November 18th, 2017

Water-Cooled Wondergun Set 1000-Yard IBS Record

Joel Pendergraft

We like “outside of the box” thinking. And in the world of competitive shooting, it doesn’t get more unconventional than this. But this radical liquid-cooled benchrest rig wasn’t just a crazy experiment — it actually delivered the goods. This IBS Heavy Gun, built by Joel Pendergraft, produced a superb 10-shot, 3.044″ group that stood as an International Benchrest Shooters (IBS) 1000-Yard Heavy Gun record for seven years, not being broken until 2016*.

Using this water-cooled 300 Ackley Improved, Joel shot the record-breaking group in April 2009 at Hawks Ridge, NC. This monster features a 12-twist, 4-groove Krieger barrel inside a water-filled sleeve (like on a liquid-cooled machine gun). Joel shot BIB 187gr flat-based bullets in Norma brass, pushed by a “generous amount” of Alliant Reloder 25 and Federal 210M primers.

Joel Pendergraft

This 3.044″ 10-shot group was a remarkable accomplishment, breaking one of the longest-standing, 1000-yard World Records.

Joel Pendergraft

Pendergraft was modest after his notable achievement: “What makes this so very special is to be able to celebrate the accomplishment with all of my shooting friends[.] A good friend once said that records are shot when preparation and opportunity meet. I feel blessed to have personally had the opportunity. The preparation we can individually work on and achieve but the opportunity only comes to a few. Those of you that compete in long range competition will know what I mean.”

Joel Pendergraft


*On July 24, 2016, Michael Gaizauskas shot a 2.871″ ten-shot group that bettered Pendergraft’s record by 0.171″ (less than a quarter inch). Michael’s group was also all in the 10 ring, for a perfect 100 score. CLICK HERE for IBS Long-Range Records

Permalink Competition, Gunsmithing 6 Comments »
November 18th, 2017

TSA Tips for Traveling Safe During the Holiday Season

Tom McHale flying with firearms guns TSA
Airport photo by Politikaner under Creative Commons License.

Thanksgiving is almost here. We know many readers will soon be traveling to spend the holiday with family members. If you will be flying with firearms this November, you should read this article. You need to familiarize yourself with current Federal Regulations on gun transport before you get anywhere near an airport. Thankfully, the Transportation Security Administration (TSA) has a web page that states the important requirements for airline passengers traveling with firearms* and/or ammunition.

You’ll want to visit the TSA Firearms and Ammunition webpage, and read it carefully. In addition, before your trip, check the regulations of the airline(s) with which you will fly. Some airlines have special requirements, such as weight restrictions.

Here are the TSA’s key guidelines for travel with firearms:

Tom McHale flying with firearms guns TSA

More Airline Travel Tips from Tom McHale
Tom McHale has written an excellent article for the Beretta Blog, Ten Things You Need to Know about Flying with Guns. We suggest you visit the Beretta Blog to read this informative story. Here are two of Tom McHale’s Travel Tips:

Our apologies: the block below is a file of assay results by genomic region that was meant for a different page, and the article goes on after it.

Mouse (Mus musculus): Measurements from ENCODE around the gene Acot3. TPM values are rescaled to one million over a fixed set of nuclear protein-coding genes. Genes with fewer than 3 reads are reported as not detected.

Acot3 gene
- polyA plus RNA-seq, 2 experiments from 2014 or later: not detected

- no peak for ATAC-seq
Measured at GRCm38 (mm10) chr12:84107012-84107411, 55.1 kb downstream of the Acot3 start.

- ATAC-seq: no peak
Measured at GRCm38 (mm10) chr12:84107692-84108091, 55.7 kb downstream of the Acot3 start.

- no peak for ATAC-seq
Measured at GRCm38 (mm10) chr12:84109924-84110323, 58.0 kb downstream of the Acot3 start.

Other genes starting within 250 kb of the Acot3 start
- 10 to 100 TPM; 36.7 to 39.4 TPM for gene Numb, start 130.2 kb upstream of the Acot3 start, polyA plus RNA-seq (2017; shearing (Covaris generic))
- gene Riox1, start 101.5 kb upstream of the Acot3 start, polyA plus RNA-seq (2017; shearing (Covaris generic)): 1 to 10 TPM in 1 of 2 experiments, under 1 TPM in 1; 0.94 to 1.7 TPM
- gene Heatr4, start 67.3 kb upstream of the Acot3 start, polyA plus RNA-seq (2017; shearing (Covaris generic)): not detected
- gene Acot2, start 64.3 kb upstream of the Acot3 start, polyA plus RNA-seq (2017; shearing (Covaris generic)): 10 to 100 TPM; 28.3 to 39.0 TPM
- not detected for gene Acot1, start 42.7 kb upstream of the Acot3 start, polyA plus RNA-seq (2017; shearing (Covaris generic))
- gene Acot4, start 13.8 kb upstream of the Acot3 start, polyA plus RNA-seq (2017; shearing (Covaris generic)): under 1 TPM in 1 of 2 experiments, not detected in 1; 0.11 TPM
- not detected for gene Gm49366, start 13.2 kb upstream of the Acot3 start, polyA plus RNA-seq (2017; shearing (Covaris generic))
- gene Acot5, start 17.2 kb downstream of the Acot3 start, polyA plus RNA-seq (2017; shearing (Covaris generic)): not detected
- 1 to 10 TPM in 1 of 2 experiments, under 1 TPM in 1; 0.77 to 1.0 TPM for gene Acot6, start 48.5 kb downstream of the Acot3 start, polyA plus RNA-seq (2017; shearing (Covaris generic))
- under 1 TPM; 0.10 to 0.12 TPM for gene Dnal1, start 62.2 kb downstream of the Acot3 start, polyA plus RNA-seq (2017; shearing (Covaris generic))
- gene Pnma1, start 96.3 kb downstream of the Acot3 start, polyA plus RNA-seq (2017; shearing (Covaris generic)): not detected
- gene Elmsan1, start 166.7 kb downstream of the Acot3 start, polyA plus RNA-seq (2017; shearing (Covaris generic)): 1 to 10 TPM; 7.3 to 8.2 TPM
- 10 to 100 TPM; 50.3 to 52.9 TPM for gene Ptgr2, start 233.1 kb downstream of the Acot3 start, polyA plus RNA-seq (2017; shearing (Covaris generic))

Weigh your gun case and ammunition
Most airlines will allow up to 11 pounds of ammunition. And, like any luggage, you will be charged more for any baggage weighing more than 50 pounds. This sounds like a lot, but when traveling to the Crimson Trace Midnight 3 Gun competition last year, my case with shotgun, rifle, pistol and ammunition tipped the scale past the 50 pound mark.

Pack ammo in the same locking case
This is another area that’s misunderstood and full of internet myth. Your ammo just needs to be stored in some type of safe container and not loose. Technically, you can keep ammunition in magazines, but I wouldn’t recommend it. It meets the letter of the law storage requirement, but too many airline and TSA agents will give you grief. Use a plastic ammo box or original cardboard packaging and you’ll be fine carrying that in the same lockable case as your gun.

Tom McHale flying with firearms guns TSA

*SEE United States Code, Title 18, Part 1, Chapter 44. A “firearm” is defined as: any weapon (including a starter gun) which will, or is designed to, or may readily be converted to expel a projectile by the action of an explosive; the frame or receiver of any such weapon; any firearm muffler or firearm silencer; and any destructive device. As defined by 49 CFR 1540.5 a loaded firearm has a live round of ammunition, or any component thereof, in the chamber or cylinder or in a magazine inserted in the firearm.

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November 18th, 2017

Wild Game Recipes for Thanksgiving from NRABlog.com

Thanksgiving recipes NRABlog.com

Looking for culinary inspiration for your holiday gatherings? The NRA Blog offers three special (and delicious) Wild Game Recipes for your family feasts: Honey Mustard Planked Wild Turkey Breast, Mushroom-Stuffed Wild Boar Roast with Black Truffle Sauce, and BBQ Brined Pigeon. These recipes come from some of the country’s best chefs, and they all seem mouth-watering. You’ll find a full list of ingredients plus step-by-step cooking tips.

One of the many advantages to hunting is the assortment of game you can gather that lasts for an extended period of time. Just because it’s Thanksgiving doesn’t mean you have to stick with a whole turkey from the store and a ham hock.

We have three unique spins on wild game recipes that will suit your dining table perfectly. Even if you’re one of those hunters who enjoys a quick hunt the morning of Thanksgiving, these recipes will make your holiday more delicious than ever. — NRABlog.com

Permalink Hunting/Varminting, News No Comments »